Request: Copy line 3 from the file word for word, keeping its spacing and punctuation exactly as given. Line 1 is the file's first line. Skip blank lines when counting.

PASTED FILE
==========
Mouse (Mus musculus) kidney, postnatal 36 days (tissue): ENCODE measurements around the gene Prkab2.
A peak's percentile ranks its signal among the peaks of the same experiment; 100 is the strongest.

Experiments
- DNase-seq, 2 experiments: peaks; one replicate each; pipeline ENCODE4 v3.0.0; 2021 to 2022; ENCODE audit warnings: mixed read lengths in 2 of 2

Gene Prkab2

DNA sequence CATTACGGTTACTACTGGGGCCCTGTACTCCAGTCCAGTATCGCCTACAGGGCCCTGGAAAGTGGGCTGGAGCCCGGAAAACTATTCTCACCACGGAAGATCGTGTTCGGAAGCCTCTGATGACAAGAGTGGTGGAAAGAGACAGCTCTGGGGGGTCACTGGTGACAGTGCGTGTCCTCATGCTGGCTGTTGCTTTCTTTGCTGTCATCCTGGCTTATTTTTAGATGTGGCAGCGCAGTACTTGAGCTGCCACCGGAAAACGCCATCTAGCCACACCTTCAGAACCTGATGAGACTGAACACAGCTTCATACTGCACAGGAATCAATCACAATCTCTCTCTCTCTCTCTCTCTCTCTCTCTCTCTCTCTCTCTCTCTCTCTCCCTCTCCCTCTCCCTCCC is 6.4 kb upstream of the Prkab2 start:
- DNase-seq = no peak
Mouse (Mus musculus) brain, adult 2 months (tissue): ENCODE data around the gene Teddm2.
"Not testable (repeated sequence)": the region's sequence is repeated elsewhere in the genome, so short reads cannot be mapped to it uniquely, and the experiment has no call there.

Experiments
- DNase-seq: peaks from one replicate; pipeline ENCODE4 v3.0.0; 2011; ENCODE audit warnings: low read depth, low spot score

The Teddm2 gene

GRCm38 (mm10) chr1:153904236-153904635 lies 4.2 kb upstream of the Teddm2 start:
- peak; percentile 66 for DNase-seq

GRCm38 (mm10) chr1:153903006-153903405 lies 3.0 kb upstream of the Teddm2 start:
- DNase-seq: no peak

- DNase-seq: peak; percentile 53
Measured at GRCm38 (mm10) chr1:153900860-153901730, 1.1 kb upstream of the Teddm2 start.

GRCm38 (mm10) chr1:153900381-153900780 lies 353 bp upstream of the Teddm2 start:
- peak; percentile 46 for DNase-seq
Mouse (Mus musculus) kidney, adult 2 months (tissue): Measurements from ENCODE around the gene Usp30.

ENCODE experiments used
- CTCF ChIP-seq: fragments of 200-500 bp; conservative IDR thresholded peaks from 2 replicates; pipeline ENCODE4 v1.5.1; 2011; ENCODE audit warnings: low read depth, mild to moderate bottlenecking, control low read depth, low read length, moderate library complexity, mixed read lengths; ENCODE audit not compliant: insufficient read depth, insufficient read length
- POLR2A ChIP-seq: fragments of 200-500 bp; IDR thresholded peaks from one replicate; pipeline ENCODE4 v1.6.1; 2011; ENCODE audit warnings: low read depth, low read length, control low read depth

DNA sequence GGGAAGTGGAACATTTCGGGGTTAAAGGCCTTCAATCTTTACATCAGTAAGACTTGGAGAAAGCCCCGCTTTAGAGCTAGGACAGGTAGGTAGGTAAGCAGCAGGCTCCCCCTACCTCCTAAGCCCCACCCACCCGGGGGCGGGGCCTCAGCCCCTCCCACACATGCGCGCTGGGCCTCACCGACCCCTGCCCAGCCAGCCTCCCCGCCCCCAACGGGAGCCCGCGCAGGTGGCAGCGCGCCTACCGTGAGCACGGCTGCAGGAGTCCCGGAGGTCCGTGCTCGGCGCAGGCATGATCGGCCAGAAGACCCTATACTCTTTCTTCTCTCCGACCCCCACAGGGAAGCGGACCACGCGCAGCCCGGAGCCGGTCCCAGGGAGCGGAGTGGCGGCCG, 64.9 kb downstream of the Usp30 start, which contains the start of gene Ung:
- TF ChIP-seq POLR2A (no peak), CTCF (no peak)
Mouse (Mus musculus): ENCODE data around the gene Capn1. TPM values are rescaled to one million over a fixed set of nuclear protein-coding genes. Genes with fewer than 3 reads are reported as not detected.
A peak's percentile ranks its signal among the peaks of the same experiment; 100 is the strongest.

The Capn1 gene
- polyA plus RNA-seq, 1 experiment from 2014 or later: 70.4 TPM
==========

Experiments